This excel workbook illustrates a number of allometric equations in animal growth. The workbook also calculates an allometric equation with graphical output for data entered by the user. Brain mass, skeletal mass, and metabolic rate compared to body size are a few of the variables illustrated. The user can compare proportionality coefficients and exponents for different species groups to determine how they are different. The user can compare allometric equations of gathered data to those found in the workbook.

Source

Author(s):
John R. Jungck, Beloit College
Jennifer A Spangenberg, Beloit College

Galileo developed the idea of allometric growth in his Discoursi, published while under house arrest in 1638. He noted that the bones of larger animals grow thicker at a faster rate than they grow longer compared to the same bone in smaller animals. Thus, the ratio of “height:girth” decreases as animals grow larger (Swarthmore).

Primary Reference

Galilei, Galileo. 1638. Discoursi e demonstrazione matematiche intorno Ã¡ due nuove scienze. Leiden: Elseviers. (1950. Discourses and mathematical demonstrations concerning two new sciences: The first day, and parts of the second day, the third day and the fourth day. Chicago: Chicago University Press.)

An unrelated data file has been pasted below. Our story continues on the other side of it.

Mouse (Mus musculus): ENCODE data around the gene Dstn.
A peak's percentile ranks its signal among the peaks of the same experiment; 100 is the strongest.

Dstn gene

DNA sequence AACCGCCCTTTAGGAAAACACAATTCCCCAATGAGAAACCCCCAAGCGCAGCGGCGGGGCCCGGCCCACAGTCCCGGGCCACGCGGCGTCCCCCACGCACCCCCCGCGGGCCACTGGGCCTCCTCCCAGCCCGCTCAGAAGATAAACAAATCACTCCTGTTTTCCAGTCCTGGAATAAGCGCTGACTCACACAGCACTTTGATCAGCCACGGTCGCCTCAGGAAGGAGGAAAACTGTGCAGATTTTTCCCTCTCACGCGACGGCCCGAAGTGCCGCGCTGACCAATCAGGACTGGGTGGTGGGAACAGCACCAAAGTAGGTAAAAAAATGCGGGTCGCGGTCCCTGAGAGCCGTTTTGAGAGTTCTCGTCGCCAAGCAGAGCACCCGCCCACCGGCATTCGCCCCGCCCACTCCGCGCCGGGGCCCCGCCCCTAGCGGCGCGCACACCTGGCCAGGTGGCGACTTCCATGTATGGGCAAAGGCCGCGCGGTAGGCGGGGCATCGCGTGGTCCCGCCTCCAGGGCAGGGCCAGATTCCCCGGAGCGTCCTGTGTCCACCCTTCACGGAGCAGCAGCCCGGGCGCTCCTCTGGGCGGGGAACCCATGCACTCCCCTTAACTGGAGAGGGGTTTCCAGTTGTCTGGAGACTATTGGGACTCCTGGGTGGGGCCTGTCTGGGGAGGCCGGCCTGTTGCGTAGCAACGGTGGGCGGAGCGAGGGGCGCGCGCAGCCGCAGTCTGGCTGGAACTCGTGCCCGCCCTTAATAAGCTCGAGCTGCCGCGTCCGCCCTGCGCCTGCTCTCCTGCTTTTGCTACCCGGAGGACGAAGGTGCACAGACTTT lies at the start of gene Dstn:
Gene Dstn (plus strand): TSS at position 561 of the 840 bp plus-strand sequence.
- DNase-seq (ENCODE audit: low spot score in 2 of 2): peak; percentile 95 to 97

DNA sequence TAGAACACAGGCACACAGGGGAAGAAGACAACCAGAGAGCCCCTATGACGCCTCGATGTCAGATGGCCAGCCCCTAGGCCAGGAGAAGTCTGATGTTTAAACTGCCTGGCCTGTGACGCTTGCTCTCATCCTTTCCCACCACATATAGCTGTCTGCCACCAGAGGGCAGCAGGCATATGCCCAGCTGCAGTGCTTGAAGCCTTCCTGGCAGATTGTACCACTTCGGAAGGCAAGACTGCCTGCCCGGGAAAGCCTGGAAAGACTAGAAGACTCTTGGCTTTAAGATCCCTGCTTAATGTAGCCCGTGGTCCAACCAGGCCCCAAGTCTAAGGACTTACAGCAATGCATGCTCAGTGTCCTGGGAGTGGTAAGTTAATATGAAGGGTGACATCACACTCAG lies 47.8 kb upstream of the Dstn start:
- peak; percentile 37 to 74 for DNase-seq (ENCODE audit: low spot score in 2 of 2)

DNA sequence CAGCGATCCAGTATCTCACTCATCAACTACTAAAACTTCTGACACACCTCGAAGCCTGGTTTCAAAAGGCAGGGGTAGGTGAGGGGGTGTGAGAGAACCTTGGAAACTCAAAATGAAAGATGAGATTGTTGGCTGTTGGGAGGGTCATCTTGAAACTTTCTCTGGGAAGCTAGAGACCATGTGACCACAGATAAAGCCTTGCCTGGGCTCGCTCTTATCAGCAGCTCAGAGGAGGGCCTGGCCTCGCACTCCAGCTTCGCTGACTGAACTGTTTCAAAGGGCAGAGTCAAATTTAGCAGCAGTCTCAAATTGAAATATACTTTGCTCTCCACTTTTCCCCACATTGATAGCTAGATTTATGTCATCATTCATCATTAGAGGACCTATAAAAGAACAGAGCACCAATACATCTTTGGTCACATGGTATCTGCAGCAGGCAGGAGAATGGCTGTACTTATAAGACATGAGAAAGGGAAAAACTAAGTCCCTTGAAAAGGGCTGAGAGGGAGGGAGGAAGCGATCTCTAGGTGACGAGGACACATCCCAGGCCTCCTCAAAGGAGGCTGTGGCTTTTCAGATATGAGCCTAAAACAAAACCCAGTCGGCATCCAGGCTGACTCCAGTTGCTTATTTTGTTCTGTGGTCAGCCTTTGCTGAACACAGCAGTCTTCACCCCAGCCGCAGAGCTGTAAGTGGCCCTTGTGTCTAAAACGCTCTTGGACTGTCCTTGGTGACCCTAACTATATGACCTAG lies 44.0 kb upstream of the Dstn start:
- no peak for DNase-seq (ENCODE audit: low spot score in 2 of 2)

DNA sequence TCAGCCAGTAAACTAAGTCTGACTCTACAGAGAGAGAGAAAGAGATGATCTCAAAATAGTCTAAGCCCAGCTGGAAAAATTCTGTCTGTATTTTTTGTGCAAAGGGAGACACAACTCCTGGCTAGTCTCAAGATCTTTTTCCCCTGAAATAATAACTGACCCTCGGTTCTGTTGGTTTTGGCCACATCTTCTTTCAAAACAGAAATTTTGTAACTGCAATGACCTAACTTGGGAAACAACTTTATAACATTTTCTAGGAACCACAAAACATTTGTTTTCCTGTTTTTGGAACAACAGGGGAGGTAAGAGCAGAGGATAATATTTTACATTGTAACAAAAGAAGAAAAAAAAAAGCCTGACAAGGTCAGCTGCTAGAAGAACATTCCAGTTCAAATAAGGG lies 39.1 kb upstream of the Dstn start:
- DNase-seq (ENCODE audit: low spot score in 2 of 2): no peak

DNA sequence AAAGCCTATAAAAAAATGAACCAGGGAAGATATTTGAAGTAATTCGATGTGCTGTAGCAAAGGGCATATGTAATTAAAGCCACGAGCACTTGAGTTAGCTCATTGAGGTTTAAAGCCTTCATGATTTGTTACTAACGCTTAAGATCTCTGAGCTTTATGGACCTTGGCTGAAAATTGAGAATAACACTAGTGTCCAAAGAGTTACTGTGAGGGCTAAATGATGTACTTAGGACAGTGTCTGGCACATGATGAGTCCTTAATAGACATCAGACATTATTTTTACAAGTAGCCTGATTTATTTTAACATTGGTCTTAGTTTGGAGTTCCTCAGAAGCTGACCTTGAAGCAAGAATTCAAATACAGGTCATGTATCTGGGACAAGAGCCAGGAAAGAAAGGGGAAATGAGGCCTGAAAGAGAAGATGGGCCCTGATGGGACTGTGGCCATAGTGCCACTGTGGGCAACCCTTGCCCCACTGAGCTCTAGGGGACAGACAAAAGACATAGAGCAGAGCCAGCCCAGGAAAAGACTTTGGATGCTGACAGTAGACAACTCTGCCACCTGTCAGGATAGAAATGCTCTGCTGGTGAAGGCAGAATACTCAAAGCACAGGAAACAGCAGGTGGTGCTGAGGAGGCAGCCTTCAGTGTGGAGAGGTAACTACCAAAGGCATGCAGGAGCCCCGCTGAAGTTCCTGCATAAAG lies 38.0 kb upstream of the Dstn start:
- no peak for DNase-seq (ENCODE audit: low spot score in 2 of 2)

Popular Text Citations

Schmidt-Nielsen K. 1984. Scaling: Why is Animal Size So Important? Cambridge: Cambridge University Press.

Calder W A III. 1984. Size, Function, and Life History. Massachusetts: Harvard University Press.

Research Articles

Nakaya F, Saito Y, Motokawa T. 2005. Experimental allometry: effect of size manipulation on metabolic rate of colonial ascidians. Proc Biol Sci. 272:1963-9.

He J H. 2005. The allometry of leaf form in early plant ontogeny.

Kato N, Miyashita T. 2005. Exploring the mechanisms causing a high allometric value of female pleopod in the crayfish Procambarus clarkii. Zoolog Sci. 22:717-21.

Stahl, W.R. (1965) Organ Weights in primates and other mammals. Science 150:1039-42.

Prange, H.D., Anderson, J.F., and Rahn, H. 1979. Scaling of skeletal mass in birds and mammals. Amer. Nat. 113:103-22

Reynolds, W.W., and Karlotski, W.J. 1977. The allometric relationship of skeleton weight to body weight in teleost fishes: a preliminary comparison with birds and mammals. Copeia 1977:160-3

Anderson, J.F., Rahn, H., and Prange, H.D. 1979. Scaling of supportive tissue mass. Quart. Rev. Biol. 54:139-49.

Brett, J.R. 1965. The relation of size to rate of oxygen consumption and sustained swimming speed of sokeye salmon (Oncorhynchus nerka). J. Fish. Res. Bd. Canada 22:1491-7

Jungck John R., Spangenberg Jennifer A () Developmental Allometry: Scaling in Growth. A module of the Biological ESTEEM Collection, published by the BioQUEST Curriculum Consortium. URL: http://bioquest.org/esteem/esteem_details.php?product_id=213